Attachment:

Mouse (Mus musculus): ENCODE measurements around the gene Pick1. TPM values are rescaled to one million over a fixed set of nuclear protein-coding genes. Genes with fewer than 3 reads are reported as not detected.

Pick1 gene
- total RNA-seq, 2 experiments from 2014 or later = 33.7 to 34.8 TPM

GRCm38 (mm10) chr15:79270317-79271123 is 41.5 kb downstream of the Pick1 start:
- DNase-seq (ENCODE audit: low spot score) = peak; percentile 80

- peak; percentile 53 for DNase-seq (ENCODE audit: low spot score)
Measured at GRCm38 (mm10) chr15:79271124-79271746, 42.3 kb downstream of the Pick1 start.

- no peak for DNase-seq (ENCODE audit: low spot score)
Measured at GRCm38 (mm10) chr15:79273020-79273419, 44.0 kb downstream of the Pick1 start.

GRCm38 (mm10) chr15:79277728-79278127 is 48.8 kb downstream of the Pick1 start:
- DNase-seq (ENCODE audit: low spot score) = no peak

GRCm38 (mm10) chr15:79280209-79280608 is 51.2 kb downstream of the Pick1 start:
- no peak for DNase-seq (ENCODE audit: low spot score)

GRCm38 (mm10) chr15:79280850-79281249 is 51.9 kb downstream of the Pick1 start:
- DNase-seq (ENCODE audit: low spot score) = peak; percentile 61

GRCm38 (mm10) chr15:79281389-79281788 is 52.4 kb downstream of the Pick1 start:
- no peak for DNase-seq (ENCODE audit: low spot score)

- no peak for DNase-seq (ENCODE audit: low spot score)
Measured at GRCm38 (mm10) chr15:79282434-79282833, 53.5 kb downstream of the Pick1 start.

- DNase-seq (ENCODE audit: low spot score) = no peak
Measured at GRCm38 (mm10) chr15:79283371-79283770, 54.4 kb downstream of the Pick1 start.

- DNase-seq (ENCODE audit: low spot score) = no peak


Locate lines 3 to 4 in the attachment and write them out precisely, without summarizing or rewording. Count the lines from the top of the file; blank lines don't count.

- total RNA-seq, 2 experiments from 2014 or later = 33.7 to 34.8 TPM

GRCm38 (mm10) chr15:79270317-79271123 is 41.5 kb downstream of the Pick1 start: